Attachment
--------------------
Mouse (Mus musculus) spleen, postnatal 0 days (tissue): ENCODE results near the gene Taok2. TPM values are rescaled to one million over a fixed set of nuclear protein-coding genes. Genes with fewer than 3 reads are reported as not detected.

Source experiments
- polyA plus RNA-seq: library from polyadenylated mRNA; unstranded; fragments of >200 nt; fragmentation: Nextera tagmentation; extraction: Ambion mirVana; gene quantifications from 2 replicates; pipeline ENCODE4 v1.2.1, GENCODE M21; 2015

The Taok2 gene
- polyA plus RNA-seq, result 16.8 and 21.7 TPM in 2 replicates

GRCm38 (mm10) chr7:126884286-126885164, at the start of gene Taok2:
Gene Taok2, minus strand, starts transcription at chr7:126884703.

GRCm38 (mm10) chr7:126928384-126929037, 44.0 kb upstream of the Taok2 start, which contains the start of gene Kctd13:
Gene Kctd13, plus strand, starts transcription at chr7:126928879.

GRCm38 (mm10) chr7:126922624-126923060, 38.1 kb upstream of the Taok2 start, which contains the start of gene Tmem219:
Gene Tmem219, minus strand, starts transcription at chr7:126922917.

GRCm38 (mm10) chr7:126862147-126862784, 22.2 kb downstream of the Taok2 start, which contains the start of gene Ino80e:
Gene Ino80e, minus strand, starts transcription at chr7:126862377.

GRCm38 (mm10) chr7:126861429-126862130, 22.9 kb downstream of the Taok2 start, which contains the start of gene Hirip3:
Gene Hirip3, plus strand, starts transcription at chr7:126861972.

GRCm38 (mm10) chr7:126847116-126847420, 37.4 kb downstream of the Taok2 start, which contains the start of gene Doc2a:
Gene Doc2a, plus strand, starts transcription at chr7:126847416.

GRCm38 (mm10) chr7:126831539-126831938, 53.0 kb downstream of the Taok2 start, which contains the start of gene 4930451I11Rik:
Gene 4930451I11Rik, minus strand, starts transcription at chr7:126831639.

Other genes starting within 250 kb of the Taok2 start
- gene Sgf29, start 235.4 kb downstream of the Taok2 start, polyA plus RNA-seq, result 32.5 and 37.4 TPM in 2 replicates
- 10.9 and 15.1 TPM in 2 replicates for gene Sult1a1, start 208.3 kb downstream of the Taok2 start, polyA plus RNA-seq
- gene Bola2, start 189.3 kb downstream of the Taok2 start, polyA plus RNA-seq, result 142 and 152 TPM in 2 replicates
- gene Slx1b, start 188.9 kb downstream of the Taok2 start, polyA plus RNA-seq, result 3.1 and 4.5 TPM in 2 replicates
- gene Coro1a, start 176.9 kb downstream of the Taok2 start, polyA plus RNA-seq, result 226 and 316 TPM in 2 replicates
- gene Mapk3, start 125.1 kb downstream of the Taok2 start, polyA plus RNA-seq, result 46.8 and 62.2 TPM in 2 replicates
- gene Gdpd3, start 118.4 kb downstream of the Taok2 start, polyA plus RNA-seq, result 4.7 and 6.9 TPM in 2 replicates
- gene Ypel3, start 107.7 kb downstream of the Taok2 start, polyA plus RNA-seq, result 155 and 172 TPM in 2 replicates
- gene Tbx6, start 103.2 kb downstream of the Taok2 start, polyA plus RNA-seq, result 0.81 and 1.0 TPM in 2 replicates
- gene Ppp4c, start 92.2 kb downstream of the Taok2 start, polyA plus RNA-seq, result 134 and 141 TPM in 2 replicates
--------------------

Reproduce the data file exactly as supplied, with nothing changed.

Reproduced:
Mouse (Mus musculus) spleen, postnatal 0 days (tissue): ENCODE results near the gene Taok2. TPM values are rescaled to one million over a fixed set of nuclear protein-coding genes. Genes with fewer than 3 reads are reported as not detected.

Source experiments
- polyA plus RNA-seq: library from polyadenylated mRNA; unstranded; fragments of >200 nt; fragmentation: Nextera tagmentation; extraction: Ambion mirVana; gene quantifications from 2 replicates; pipeline ENCODE4 v1.2.1, GENCODE M21; 2015

The Taok2 gene
- polyA plus RNA-seq, result 16.8 and 21.7 TPM in 2 replicates

GRCm38 (mm10) chr7:126884286-126885164, at the start of gene Taok2:
Gene Taok2, minus strand, starts transcription at chr7:126884703.

GRCm38 (mm10) chr7:126928384-126929037, 44.0 kb upstream of the Taok2 start, which contains the start of gene Kctd13:
Gene Kctd13, plus strand, starts transcription at chr7:126928879.

GRCm38 (mm10) chr7:126922624-126923060, 38.1 kb upstream of the Taok2 start, which contains the start of gene Tmem219:
Gene Tmem219, minus strand, starts transcription at chr7:126922917.

GRCm38 (mm10) chr7:126862147-126862784, 22.2 kb downstream of the Taok2 start, which contains the start of gene Ino80e:
Gene Ino80e, minus strand, starts transcription at chr7:126862377.

GRCm38 (mm10) chr7:126861429-126862130, 22.9 kb downstream of the Taok2 start, which contains the start of gene Hirip3:
Gene Hirip3, plus strand, starts transcription at chr7:126861972.

GRCm38 (mm10) chr7:126847116-126847420, 37.4 kb downstream of the Taok2 start, which contains the start of gene Doc2a:
Gene Doc2a, plus strand, starts transcription at chr7:126847416.

GRCm38 (mm10) chr7:126831539-126831938, 53.0 kb downstream of the Taok2 start, which contains the start of gene 4930451I11Rik:
Gene 4930451I11Rik, minus strand, starts transcription at chr7:126831639.

Other genes starting within 250 kb of the Taok2 start
- gene Sgf29, start 235.4 kb downstream of the Taok2 start, polyA plus RNA-seq, result 32.5 and 37.4 TPM in 2 replicates
- 10.9 and 15.1 TPM in 2 replicates for gene Sult1a1, start 208.3 kb downstream of the Taok2 start, polyA plus RNA-seq
- gene Bola2, start 189.3 kb downstream of the Taok2 start, polyA plus RNA-seq, result 142 and 152 TPM in 2 replicates
- gene Slx1b, start 188.9 kb downstream of the Taok2 start, polyA plus RNA-seq, result 3.1 and 4.5 TPM in 2 replicates
- gene Coro1a, start 176.9 kb downstream of the Taok2 start, polyA plus RNA-seq, result 226 and 316 TPM in 2 replicates
- gene Mapk3, start 125.1 kb downstream of the Taok2 start, polyA plus RNA-seq, result 46.8 and 62.2 TPM in 2 replicates
- gene Gdpd3, start 118.4 kb downstream of the Taok2 start, polyA plus RNA-seq, result 4.7 and 6.9 TPM in 2 replicates
- gene Ypel3, start 107.7 kb downstream of the Taok2 start, polyA plus RNA-seq, result 155 and 172 TPM in 2 replicates
- gene Tbx6, start 103.2 kb downstream of the Taok2 start, polyA plus RNA-seq, result 0.81 and 1.0 TPM in 2 replicates
- gene Ppp4c, start 92.2 kb downstream of the Taok2 start, polyA plus RNA-seq, result 134 and 141 TPM in 2 replicates